In the past, video games caught the attention of gamers by a simple but effective structure in the storyline, characters and technique to playing the game. ‘Tetris’ proved to have an addictive quality to it in 1985 due to the simplicity of the game play which maintained the player’s attention. Realism in gaming is the most common trend of development from previous computer games along with interesting storylines to capture the gamers’ attention.
When the first games with smoother game play, 3D graphics and digitalized images of actors for characters were released, this became a major breakthrough for the gaming industry which developed to remarkable realism in games we see today. Such examples are ‘Mortal Kombat’ and ‘Street Fighter II.’
The industry faces the rising demands of consumer’s expectations for smooth, quick motion graphics and movement along with amazing realism. Companies are under pressure to make their games unique with a competitive edge to make sure their rivals do not ‘win’ their current and potential markets. Reviews from serious gamers can affect the sales of games as some people rely purely on reviews when making a decision about purchasing a game instead of experiencing the game first hand. More negative reviews may lose potential buyers, therefore leading to poor sales.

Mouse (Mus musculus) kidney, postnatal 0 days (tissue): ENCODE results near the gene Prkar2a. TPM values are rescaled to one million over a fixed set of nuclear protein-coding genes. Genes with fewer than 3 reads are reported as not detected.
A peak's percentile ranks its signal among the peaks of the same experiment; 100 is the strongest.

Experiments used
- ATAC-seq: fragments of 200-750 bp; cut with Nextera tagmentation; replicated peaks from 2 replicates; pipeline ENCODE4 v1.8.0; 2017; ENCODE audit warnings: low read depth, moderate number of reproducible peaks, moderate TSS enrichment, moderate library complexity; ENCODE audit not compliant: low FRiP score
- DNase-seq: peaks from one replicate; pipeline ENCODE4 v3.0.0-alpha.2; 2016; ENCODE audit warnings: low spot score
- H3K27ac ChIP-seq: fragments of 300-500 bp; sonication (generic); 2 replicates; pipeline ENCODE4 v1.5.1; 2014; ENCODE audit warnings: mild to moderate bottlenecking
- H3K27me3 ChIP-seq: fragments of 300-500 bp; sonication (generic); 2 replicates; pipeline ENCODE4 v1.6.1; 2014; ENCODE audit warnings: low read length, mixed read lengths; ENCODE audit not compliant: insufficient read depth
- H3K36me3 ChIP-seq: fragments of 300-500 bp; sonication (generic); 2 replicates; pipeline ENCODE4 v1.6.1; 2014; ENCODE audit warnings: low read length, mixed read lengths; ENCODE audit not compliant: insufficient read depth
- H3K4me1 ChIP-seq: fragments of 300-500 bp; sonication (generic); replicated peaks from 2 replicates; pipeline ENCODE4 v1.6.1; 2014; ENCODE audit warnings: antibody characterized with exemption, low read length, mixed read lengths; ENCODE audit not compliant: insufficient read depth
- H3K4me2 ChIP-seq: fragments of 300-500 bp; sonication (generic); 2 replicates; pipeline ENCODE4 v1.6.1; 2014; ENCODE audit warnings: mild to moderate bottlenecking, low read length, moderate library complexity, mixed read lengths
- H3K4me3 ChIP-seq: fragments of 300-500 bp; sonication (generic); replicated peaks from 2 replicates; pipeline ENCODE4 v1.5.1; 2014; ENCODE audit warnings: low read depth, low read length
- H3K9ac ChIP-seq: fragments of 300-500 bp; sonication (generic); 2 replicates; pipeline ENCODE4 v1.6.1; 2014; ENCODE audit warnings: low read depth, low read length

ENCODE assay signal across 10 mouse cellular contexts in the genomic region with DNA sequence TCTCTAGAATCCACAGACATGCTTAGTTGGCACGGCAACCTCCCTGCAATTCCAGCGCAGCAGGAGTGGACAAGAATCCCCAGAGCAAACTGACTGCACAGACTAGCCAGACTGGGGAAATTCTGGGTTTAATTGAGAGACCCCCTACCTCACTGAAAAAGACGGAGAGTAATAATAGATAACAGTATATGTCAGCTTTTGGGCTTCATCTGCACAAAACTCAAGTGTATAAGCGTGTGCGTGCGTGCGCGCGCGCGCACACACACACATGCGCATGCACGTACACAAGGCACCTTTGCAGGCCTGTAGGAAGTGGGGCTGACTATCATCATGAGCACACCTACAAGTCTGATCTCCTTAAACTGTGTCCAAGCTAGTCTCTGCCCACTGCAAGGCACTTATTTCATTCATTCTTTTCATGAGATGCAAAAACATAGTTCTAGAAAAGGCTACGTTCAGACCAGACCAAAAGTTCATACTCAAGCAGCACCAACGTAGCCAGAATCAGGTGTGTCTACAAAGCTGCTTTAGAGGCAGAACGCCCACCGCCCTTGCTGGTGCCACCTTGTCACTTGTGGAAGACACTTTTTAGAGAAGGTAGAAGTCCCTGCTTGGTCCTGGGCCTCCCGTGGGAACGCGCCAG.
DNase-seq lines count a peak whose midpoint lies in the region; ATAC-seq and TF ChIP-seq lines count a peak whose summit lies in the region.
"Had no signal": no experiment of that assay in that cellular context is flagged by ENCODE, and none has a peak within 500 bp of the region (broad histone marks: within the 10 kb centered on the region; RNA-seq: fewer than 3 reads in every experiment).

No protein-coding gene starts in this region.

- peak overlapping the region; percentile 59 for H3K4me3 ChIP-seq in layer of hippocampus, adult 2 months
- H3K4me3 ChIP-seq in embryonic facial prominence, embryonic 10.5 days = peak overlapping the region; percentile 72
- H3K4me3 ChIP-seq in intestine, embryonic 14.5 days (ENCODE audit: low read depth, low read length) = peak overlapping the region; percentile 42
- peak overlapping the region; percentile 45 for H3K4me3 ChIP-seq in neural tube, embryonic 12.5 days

Introducing virtual reality games with astounding realism is what I ideally want from gaming in the future and this probably is also expected from consumer demands. Tournament games and missions where a group of people can play in a virtual world would be a new, diverse step in gaming. The game would be played by wearing sensors to capture movement and simple headgear to view the virtual world as though the player’s are in a real environment. This could prove to be a success as the ‘Nintendo Wii’ has shown with the early stages of this development. Being able to play one of my favourite combat games ‘Tekken’ in a virtual world would be an amazing experience, taking gaming to a new level.